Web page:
1. What is a Will?
A Will is a legal document that sets out your wishes upon your death; it can include directions on what you would like to happen to your assets and who will be responsible for the care of your minor children.
2. What is the difference between an Islamic Will and a standard Will?
An Islamic Will takes into consideration Shari’ah law; your assets are distributed in accordance with the Mawarith schedule. An Islamic Will also ensures that all your debts are paid prior to distribution of your assets. This includes everything from paying off your debts to banks, people, unpaid Zakaat and even making up any fasting days that you have outstanding. An Islamic Will also stipulates who can be your beneficiaries in accordance with Shari’ah law. In your Islamic Will you can also stipulate that you wish to be buried in accordance with the Shari’ah. We incorporate these Shari’ah requirements with the legal requirements of a Will to ensure your wishes are carried out without contest.
3. What happens if I don’t have a Will?
If you do not have a Will you cannot control who inherits your assets or who will become responsible for your minor children after your death. If there is dispute over your assets upon your deaths your beneficiaries will have to go through a lengthy legal process that will be both time consuming and costly.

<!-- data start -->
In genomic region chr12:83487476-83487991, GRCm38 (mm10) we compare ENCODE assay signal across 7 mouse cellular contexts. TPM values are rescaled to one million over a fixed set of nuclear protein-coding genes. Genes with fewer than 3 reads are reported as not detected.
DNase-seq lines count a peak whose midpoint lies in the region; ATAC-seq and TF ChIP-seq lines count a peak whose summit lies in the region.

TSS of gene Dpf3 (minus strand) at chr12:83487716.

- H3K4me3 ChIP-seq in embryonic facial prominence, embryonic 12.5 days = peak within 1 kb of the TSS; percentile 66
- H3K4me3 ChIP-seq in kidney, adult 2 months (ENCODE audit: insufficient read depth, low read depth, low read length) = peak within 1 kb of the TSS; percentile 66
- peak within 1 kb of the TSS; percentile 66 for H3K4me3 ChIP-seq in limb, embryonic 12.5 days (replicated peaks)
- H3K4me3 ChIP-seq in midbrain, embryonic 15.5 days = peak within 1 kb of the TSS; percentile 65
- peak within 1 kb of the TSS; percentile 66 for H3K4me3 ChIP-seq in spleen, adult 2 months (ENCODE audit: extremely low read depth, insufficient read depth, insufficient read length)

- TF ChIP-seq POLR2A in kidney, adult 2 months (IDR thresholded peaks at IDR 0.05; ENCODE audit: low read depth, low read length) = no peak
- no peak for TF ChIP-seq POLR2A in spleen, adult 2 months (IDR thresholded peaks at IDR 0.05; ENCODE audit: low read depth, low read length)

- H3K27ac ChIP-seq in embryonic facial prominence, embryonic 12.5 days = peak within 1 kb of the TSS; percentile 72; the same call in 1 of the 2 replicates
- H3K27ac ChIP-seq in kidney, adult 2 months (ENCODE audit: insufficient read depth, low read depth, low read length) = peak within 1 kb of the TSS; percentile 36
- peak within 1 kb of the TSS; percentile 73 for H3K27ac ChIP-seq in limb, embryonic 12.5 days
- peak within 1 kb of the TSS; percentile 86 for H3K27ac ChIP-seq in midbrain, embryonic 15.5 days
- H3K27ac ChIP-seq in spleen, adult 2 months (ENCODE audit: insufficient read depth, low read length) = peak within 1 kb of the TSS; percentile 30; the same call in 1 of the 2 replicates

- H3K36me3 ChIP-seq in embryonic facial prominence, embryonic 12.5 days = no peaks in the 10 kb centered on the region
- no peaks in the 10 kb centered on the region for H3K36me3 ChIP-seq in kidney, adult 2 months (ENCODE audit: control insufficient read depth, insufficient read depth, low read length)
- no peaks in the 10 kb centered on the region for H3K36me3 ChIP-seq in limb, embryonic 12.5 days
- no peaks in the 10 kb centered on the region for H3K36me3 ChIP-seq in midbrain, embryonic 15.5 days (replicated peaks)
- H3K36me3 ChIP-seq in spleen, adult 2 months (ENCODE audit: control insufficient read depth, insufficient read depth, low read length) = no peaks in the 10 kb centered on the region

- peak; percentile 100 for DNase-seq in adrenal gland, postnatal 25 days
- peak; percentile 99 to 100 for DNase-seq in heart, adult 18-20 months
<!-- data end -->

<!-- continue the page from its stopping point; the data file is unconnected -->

4. I don’t own any assets, do I still need a Will?
You still need a Will if you have minor children and wish to stipulate who is responsible for their care; you can also write your Will prior to attaining any assets to ensure that should you attain any assets before you die your assets are distributed correctly. Furthermore, you can stipulate in your Will how you wish to be buried, if you have any outstanding Zakaat or fasting days.
5. Who should I appoint as my executor? Why do I need more than one?
Your executor is the person who looks after your estate after you die. Your executor provides documents to your lawyers and signs documents, in accordance with your Will. Your executor must be over 18 when you die; anyone can be your executor however it is highly recommended that you appoint someone who knows you and your family well so they can ensure all beneficiaries are accounted for. You need to appoint more than one executor in case your first choice is not available to carry out your wishes.
6. Can my spouse and I just have the same Will?
Some couples think they can have a joint Will however, this is not a sound approach, especially in an Islamic Will. You and your spouse will most likely have different times of death, when one of you passes away and you have a joint Will it can be very difficult to execute the Will for just one party. Furthermore the Islamic distribution of your assets will be different between you and your spouse, recognising beneficiaries will become difficult. Joint Wills hold less weight in Court, should your Will be disputed, it is likely that it will be more binding.
7. Do I have to update my Will every time I buy a new asset or have another child?
Your Islamic Will comes attached with a schedule that outlines how all your assets should be distributed and who will be responsible for all your minor children. You only need to update your Will if your wishes change.
DISCLAIMER: This is general advice, contact us today on (03) 7024 4270 for a consultation on your specific case.